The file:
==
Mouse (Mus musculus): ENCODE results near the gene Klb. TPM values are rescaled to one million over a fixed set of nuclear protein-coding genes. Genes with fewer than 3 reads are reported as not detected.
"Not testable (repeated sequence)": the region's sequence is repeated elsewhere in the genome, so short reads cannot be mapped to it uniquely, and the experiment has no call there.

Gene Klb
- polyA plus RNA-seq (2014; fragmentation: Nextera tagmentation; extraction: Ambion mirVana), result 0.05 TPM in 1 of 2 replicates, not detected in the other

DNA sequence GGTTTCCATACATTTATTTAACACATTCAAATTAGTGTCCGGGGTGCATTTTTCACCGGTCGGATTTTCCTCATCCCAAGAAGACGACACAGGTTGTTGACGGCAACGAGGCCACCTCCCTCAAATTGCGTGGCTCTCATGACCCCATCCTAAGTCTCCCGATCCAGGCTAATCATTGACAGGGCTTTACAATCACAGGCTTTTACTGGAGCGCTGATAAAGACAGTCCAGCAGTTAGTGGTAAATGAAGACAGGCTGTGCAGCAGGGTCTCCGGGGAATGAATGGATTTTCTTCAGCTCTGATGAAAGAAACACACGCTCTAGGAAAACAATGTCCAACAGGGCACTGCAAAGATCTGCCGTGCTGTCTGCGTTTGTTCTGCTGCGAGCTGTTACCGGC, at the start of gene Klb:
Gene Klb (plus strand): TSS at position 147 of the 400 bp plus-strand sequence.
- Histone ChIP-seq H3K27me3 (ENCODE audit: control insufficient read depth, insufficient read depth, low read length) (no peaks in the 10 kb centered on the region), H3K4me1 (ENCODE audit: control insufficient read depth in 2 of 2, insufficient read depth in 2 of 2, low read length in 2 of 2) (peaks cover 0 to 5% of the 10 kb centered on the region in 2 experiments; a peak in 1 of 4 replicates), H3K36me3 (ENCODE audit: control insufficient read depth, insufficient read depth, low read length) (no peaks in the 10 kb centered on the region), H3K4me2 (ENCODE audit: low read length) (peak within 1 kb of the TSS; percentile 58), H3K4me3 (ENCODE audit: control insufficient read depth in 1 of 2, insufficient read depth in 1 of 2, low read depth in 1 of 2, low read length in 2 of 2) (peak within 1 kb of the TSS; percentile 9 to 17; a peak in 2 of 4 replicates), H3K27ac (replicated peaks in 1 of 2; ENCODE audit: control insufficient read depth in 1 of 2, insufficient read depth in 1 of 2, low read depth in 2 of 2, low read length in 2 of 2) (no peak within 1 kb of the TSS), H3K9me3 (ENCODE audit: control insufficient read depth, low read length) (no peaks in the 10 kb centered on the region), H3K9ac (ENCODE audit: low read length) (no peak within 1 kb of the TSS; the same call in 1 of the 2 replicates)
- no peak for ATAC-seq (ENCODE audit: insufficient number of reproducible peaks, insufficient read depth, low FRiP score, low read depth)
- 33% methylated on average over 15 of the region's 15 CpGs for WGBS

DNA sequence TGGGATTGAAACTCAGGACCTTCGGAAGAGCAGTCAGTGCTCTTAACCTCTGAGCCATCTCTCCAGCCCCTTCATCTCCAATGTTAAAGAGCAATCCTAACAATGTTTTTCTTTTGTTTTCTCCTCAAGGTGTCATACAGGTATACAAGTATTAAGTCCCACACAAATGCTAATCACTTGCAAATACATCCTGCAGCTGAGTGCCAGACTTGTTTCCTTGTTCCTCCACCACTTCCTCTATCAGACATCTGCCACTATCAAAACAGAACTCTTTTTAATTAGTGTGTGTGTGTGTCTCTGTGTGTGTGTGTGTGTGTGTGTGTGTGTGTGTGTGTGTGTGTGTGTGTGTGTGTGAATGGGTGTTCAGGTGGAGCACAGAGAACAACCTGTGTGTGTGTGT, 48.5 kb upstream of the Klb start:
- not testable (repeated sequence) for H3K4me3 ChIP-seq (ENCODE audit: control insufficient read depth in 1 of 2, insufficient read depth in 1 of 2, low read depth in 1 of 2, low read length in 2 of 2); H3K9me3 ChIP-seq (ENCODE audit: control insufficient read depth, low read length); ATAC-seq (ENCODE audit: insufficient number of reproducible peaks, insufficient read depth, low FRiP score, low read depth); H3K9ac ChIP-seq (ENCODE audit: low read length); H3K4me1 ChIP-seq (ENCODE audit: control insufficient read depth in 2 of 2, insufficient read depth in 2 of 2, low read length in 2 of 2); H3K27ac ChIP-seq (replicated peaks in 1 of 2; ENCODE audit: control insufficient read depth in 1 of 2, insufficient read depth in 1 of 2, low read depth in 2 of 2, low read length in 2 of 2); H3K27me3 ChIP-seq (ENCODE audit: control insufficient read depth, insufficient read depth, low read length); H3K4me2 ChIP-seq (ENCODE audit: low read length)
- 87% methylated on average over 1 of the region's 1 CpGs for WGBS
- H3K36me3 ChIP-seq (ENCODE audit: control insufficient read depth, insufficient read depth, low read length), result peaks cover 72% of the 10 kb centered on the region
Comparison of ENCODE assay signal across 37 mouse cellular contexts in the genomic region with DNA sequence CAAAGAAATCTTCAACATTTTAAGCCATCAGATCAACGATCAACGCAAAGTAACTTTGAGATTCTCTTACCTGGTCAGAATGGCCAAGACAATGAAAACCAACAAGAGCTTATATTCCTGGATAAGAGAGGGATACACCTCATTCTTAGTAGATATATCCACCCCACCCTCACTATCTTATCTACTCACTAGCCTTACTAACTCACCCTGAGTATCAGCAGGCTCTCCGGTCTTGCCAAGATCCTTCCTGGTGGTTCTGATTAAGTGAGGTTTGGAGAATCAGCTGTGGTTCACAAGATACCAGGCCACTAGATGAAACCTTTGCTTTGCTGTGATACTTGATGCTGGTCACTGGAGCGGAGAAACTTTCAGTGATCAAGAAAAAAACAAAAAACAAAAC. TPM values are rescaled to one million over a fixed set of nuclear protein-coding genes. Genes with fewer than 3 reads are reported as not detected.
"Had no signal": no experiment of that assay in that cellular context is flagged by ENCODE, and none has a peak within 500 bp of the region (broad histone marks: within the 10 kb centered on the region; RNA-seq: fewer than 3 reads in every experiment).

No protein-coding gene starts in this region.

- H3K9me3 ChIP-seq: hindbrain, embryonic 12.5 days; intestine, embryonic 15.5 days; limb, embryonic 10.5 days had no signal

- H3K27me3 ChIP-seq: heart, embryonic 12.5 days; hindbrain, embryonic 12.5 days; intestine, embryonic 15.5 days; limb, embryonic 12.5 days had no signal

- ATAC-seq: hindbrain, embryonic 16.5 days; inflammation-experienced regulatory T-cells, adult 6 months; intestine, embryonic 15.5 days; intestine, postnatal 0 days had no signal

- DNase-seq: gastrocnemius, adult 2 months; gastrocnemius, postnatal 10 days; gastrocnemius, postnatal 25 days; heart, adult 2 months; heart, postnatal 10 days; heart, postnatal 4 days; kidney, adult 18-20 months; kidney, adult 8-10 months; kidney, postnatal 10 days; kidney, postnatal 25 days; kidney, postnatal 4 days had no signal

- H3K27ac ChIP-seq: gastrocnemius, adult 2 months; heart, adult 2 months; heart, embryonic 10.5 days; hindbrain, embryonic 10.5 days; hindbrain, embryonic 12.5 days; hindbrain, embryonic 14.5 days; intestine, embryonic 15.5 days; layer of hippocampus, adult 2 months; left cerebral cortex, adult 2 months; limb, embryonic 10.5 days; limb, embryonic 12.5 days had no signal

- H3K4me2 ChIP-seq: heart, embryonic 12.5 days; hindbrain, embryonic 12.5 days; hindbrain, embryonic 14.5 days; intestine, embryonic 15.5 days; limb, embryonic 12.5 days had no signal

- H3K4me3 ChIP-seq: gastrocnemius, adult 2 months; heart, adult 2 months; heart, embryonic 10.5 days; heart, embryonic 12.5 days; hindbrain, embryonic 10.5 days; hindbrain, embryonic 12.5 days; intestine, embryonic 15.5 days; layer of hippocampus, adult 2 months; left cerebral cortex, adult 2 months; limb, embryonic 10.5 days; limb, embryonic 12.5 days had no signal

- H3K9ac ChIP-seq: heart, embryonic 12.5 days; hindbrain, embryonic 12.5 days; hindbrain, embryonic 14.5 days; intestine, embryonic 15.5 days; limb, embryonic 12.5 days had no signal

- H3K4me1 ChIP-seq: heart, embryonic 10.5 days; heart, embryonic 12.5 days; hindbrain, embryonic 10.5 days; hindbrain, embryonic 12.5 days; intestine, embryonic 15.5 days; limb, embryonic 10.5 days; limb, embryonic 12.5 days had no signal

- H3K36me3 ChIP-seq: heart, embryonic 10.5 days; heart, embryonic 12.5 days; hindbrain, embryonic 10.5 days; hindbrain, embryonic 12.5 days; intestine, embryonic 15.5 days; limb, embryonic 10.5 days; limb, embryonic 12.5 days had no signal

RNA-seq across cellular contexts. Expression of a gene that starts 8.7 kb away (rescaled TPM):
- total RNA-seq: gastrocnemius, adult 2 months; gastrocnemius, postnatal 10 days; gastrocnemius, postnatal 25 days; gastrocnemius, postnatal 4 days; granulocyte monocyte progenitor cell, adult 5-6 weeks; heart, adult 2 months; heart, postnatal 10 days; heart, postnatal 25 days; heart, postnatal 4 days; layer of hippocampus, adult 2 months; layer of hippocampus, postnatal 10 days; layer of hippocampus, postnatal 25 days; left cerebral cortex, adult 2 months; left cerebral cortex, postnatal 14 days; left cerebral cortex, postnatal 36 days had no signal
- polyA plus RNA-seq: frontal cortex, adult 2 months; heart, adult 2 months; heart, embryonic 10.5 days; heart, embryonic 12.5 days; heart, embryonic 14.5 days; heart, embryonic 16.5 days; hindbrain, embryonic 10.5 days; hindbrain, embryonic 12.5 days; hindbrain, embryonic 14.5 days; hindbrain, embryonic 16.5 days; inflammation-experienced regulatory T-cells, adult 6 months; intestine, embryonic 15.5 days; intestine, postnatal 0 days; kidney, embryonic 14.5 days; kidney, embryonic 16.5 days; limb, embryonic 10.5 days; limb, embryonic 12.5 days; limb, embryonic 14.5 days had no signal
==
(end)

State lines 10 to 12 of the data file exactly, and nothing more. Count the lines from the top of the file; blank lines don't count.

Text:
DNA sequence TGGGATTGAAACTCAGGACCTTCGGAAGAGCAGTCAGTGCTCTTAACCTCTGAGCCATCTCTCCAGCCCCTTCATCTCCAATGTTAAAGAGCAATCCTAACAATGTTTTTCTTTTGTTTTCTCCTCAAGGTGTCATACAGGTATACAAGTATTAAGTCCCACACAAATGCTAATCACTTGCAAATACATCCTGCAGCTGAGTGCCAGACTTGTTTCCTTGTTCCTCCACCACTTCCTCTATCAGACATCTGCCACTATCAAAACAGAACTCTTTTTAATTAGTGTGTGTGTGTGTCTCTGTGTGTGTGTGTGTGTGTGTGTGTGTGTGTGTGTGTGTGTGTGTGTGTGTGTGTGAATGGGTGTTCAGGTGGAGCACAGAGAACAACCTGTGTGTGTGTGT, 48.5 kb upstream of the Klb start:
- not testable (repeated sequence) for H3K4me3 ChIP-seq (ENCODE audit: control insufficient read depth in 1 of 2, insufficient read depth in 1 of 2, low read depth in 1 of 2, low read length in 2 of 2); H3K9me3 ChIP-seq (ENCODE audit: control insufficient read depth, low read length); ATAC-seq (ENCODE audit: insufficient number of reproducible peaks, insufficient read depth, low FRiP score, low read depth); H3K9ac ChIP-seq (ENCODE audit: low read length); H3K4me1 ChIP-seq (ENCODE audit: control insufficient read depth in 2 of 2, insufficient read depth in 2 of 2, low read length in 2 of 2); H3K27ac ChIP-seq (replicated peaks in 1 of 2; ENCODE audit: control insufficient read depth in 1 of 2, insufficient read depth in 1 of 2, low read depth in 2 of 2, low read length in 2 of 2); H3K27me3 ChIP-seq (ENCODE audit: control insufficient read depth, insufficient read depth, low read length); H3K4me2 ChIP-seq (ENCODE audit: low read length)
- 87% methylated on average over 1 of the region's 1 CpGs for WGBS